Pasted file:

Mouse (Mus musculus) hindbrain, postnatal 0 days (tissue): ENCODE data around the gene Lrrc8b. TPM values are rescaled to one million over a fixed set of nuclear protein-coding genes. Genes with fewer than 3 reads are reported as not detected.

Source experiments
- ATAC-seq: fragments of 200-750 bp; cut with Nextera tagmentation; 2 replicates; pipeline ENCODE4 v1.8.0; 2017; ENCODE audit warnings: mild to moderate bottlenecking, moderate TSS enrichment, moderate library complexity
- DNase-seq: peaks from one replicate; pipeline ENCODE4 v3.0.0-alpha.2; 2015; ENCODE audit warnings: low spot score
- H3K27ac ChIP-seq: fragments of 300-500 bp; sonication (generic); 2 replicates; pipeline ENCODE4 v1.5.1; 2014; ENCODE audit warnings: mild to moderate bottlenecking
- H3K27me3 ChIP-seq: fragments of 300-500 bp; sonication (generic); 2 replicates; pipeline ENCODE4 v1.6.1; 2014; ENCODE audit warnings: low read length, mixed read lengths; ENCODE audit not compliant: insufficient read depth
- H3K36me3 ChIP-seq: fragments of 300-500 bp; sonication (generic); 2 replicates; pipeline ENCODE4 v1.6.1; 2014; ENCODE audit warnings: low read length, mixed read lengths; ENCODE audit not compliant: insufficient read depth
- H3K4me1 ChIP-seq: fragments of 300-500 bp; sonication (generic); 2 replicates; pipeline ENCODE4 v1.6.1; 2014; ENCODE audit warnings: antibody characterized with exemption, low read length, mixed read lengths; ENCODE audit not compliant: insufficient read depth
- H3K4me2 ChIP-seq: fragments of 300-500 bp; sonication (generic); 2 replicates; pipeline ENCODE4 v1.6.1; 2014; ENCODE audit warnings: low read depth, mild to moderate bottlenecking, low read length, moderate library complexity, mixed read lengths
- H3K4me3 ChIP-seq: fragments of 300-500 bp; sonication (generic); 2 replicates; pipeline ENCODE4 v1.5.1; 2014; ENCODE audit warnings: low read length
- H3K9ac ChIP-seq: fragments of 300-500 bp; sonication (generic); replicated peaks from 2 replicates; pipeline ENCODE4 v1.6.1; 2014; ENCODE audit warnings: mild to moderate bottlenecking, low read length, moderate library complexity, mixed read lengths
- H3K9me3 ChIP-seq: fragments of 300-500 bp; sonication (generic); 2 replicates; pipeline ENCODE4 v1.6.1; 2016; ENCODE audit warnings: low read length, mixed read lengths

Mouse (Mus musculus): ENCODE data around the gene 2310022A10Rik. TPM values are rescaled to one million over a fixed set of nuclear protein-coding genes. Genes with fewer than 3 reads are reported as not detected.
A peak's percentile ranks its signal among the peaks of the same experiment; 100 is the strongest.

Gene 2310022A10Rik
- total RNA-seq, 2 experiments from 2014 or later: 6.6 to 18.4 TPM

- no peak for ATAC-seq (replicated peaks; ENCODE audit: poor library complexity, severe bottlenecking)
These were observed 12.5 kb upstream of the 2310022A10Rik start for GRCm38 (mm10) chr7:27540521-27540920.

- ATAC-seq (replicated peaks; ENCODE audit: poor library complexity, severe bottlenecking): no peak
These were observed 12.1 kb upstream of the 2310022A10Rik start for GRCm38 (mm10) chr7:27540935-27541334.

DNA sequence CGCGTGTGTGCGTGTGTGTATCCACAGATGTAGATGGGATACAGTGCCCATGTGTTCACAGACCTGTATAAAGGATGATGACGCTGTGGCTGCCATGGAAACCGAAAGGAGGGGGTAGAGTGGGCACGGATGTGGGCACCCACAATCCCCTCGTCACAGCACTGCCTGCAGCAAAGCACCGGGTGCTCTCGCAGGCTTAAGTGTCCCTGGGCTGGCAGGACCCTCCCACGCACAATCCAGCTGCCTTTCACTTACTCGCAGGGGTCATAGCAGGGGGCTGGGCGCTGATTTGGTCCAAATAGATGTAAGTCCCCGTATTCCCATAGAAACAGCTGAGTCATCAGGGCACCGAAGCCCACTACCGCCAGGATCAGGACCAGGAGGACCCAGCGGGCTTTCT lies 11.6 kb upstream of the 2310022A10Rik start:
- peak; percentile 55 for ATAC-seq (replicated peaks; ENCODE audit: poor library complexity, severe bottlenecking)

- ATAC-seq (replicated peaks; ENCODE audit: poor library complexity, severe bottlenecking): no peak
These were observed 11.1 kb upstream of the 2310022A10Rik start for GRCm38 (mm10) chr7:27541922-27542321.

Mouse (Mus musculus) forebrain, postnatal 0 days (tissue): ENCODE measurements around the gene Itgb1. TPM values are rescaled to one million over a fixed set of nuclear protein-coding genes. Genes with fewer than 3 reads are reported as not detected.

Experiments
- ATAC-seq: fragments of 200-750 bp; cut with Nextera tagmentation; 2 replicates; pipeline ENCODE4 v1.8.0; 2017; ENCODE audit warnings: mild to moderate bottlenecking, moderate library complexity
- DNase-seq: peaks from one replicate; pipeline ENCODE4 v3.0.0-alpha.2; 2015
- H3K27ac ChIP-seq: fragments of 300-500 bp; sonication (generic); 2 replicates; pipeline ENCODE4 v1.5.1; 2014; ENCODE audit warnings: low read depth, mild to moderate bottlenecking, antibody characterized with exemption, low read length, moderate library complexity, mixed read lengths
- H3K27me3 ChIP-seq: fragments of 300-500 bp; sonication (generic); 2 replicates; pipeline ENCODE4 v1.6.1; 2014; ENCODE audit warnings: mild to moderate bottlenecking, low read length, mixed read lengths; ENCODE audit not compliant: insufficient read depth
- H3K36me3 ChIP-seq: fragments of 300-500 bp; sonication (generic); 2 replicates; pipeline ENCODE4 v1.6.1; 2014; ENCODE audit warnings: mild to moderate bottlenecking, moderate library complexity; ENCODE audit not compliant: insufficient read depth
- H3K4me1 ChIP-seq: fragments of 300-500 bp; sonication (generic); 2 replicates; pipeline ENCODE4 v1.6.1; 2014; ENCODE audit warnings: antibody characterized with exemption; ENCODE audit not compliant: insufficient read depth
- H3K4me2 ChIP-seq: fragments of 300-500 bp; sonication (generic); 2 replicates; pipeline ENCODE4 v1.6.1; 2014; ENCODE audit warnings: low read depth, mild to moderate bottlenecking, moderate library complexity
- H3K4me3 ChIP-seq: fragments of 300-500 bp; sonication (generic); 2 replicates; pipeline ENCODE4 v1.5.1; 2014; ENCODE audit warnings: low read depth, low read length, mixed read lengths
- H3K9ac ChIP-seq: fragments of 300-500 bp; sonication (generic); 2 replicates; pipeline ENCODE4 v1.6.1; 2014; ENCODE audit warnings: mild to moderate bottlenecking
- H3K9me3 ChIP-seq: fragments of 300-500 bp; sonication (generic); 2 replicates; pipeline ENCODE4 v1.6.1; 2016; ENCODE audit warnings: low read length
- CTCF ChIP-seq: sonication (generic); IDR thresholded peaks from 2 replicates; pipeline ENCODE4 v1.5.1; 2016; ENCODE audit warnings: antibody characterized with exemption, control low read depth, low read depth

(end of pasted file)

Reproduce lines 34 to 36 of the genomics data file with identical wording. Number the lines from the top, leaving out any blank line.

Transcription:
- H3K4me3 ChIP-seq: fragments of 300-500 bp; sonication (generic); 2 replicates; pipeline ENCODE4 v1.5.1; 2014; ENCODE audit warnings: low read depth, low read length, mixed read lengths
- H3K9ac ChIP-seq: fragments of 300-500 bp; sonication (generic); 2 replicates; pipeline ENCODE4 v1.6.1; 2014; ENCODE audit warnings: mild to moderate bottlenecking
- H3K9me3 ChIP-seq: fragments of 300-500 bp; sonication (generic); 2 replicates; pipeline ENCODE4 v1.6.1; 2016; ENCODE audit warnings: low read length